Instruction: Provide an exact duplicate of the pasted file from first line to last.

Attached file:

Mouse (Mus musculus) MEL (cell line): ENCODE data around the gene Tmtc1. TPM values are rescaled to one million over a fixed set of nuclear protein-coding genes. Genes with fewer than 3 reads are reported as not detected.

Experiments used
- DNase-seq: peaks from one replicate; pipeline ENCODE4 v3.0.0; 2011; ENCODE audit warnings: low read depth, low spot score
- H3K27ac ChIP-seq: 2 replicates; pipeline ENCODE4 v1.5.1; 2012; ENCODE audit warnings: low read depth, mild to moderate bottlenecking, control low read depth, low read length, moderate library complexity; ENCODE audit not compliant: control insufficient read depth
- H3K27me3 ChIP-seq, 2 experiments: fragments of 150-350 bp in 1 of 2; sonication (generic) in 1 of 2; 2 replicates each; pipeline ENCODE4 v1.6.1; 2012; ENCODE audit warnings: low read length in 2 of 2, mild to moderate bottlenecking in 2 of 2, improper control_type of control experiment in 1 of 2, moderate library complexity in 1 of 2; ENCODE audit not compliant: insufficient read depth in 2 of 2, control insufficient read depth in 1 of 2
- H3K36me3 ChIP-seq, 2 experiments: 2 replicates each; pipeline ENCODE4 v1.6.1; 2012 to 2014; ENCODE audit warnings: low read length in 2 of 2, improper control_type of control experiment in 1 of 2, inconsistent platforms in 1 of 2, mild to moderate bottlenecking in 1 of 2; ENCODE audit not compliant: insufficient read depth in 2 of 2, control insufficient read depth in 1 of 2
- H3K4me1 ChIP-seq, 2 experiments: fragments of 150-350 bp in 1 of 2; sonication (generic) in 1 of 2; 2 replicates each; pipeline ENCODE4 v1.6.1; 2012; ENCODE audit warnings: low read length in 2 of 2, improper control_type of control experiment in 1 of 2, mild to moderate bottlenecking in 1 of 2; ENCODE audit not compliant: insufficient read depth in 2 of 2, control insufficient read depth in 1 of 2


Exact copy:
Mouse (Mus musculus) MEL (cell line): ENCODE data around the gene Tmtc1. TPM values are rescaled to one million over a fixed set of nuclear protein-coding genes. Genes with fewer than 3 reads are reported as not detected.

Experiments used
- DNase-seq: peaks from one replicate; pipeline ENCODE4 v3.0.0; 2011; ENCODE audit warnings: low read depth, low spot score
- H3K27ac ChIP-seq: 2 replicates; pipeline ENCODE4 v1.5.1; 2012; ENCODE audit warnings: low read depth, mild to moderate bottlenecking, control low read depth, low read length, moderate library complexity; ENCODE audit not compliant: control insufficient read depth
- H3K27me3 ChIP-seq, 2 experiments: fragments of 150-350 bp in 1 of 2; sonication (generic) in 1 of 2; 2 replicates each; pipeline ENCODE4 v1.6.1; 2012; ENCODE audit warnings: low read length in 2 of 2, mild to moderate bottlenecking in 2 of 2, improper control_type of control experiment in 1 of 2, moderate library complexity in 1 of 2; ENCODE audit not compliant: insufficient read depth in 2 of 2, control insufficient read depth in 1 of 2
- H3K36me3 ChIP-seq, 2 experiments: 2 replicates each; pipeline ENCODE4 v1.6.1; 2012 to 2014; ENCODE audit warnings: low read length in 2 of 2, improper control_type of control experiment in 1 of 2, inconsistent platforms in 1 of 2, mild to moderate bottlenecking in 1 of 2; ENCODE audit not compliant: insufficient read depth in 2 of 2, control insufficient read depth in 1 of 2
- H3K4me1 ChIP-seq, 2 experiments: fragments of 150-350 bp in 1 of 2; sonication (generic) in 1 of 2; 2 replicates each; pipeline ENCODE4 v1.6.1; 2012; ENCODE audit warnings: low read length in 2 of 2, improper control_type of control experiment in 1 of 2, mild to moderate bottlenecking in 1 of 2; ENCODE audit not compliant: insufficient read depth in 2 of 2, control insufficient read depth in 1 of 2